Laicisation of Catholic priest challenged by ACP as ‘unacceptable’

Bishop challenged with having ‘completely distorted’ minutes of a meeting

The laicisation of a priest who appeared in drag on a television programme has been described as “inappropriate, unreasonable and unacceptable,” by the Association of Catholic Priests (ACP).

Fr Richard Geoghegan, parish priest at Ballyneale, Carrick-on-Suir in Tipperary, appeared as 'Shirley Bassey' on the 2017 RTE programme 'Francis Brennan's Tour of Vietnam'. His laicisation was confirmed after a meeting with the Catholic Bishop of Waterford and Lismore Phonsie Cullinan.

In a statement on Thursday, the ACP expressed “dismay and sadness” on hearing that Fr Geoghegan had been laicised and was no longer a priest.

The Association also said Bishop Cullinan had produced "completely distorted" minutes of the meeting he attended with Fr Geoghegan and a member of the ACP leadership team.


Responding to the ACP statement Bishop Cullinan said that, "of his own accord, Richard Geoghegan petitioned Pope Francis for laicisation from the priesthood on 31st March 2021. At the meeting last March, Richard attended the diocesan offices, in the company of a chosen colleague, to sign the request to the Holy Father for laicisation."

The Bishop continued: “On 15th December 2021, Pope Francis granted Richard Geoghegan’s petition, meaning that he is no longer a priest. I wish to acknowledge and thank Richard for his pastoral ministry over the years and wish him well for his future.”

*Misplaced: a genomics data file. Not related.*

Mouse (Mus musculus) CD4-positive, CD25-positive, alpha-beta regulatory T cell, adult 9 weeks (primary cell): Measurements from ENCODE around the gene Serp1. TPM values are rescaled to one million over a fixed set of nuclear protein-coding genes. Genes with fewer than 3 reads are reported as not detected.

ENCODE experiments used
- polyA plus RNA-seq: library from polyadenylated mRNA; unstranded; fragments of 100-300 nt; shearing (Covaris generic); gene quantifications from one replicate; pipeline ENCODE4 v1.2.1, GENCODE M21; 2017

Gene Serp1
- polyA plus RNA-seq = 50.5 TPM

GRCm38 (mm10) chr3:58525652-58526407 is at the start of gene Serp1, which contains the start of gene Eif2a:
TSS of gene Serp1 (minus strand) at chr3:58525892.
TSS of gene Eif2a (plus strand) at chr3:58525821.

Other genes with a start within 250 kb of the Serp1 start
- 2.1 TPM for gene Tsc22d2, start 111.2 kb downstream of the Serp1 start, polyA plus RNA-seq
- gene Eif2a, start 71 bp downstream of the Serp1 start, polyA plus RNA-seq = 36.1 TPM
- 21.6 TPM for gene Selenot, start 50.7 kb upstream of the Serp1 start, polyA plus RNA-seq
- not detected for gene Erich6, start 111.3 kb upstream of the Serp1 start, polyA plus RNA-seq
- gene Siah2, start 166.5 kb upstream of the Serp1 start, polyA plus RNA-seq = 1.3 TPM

A spokesman for Bishop Cullinan added that he would be “making no further comment on what is a private and confidential matter.”

The ACP said it had been contacted by a priest in 2020 who said the then Fr Geoghegan “was being ‘pushed out of priesthood’ – even though there was no allegation or official complaint against him.”

Subsequently, a member of the ACP leadership team accompanied Fr Geoghegan to a meeting with Bishop Cullinan at which the priest “expressed his wish to remain a priest of the diocese. Bishop Cullinan responded that he knew that Richard did not want that. The Bishop added that he felt it best for Richard if he left the priesthood.”

The ACP statement continued that “the Bishop outlined all the reasons why he felt Richard should leave – including a mental health crisis that Richard had experienced. Sometime after the meeting, when Richard obtained the minutes, he discovered they were completely distorted and only included some of what the bishop had said and nothing of what Richard or the ACP member had said.”

It claimed Fr Geoghegan was removed from public ministry by Bishop Cullinan last year and “was not informed of this nor did any formal process take place to alert him to it.” He was then asked to leave his house and “because he felt unsupported and ‘not wanted’ by Bishop Cullinan, Richard reluctantly signed the laicisation papers.”

After 28 years of service to the diocese Mr Geoghegan, at 54, was left “ without an income, accommodation and dependant on a derisory financial settlement,” it said.

Bishop Cullinan's treatment of Richard Geoghegan "fell well below the 'pastoral care' a bishop as 'a shepherd' is expected to exercise in relation to his priest, a standard of respect, support and care that is enshrined in the law of the Catholic Church and which priests have a right to enjoy," the ACP said.

In a tweet last Sunday night Richard Geoghegan said “I entered seminary in 1987 at the age of 19. I was ordained in 1993 at the age of 25: On 7/1/22 I was officially dismissed by Rome. On Friday 14/01/22 my Bishop was happy to dispense me. I’m a good man. And he talks about the shortage of vocations.”

Patsy McGarry

Patsy McGarry

Patsy McGarry is a contributor to The Irish Times